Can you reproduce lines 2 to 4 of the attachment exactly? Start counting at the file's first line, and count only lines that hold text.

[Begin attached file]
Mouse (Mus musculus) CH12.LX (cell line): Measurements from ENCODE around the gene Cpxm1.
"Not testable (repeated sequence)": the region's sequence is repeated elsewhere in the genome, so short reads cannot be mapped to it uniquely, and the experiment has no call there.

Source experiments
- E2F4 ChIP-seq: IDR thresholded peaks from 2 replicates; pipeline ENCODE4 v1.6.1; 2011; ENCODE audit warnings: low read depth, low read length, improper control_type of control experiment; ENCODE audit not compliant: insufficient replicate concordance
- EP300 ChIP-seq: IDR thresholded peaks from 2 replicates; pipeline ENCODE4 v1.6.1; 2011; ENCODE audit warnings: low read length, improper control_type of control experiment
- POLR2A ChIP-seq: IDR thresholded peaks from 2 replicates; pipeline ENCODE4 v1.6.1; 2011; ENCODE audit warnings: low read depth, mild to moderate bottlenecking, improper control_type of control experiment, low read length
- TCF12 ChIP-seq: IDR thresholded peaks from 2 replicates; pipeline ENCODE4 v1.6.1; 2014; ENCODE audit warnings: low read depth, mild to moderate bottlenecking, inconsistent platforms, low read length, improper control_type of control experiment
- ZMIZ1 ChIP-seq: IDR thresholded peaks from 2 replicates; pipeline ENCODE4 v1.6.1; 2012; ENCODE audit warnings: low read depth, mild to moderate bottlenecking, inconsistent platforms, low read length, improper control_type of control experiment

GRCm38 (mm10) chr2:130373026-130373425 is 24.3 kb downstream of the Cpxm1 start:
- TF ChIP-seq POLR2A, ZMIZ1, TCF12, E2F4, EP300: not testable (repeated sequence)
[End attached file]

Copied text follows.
"Not testable (repeated sequence)": the region's sequence is repeated elsewhere in the genome, so short reads cannot be mapped to it uniquely, and the experiment has no call there.

Source experiments
- E2F4 ChIP-seq: IDR thresholded peaks from 2 replicates; pipeline ENCODE4 v1.6.1; 2011; ENCODE audit warnings: low read depth, low read length, improper control_type of control experiment; ENCODE audit not compliant: insufficient replicate concordance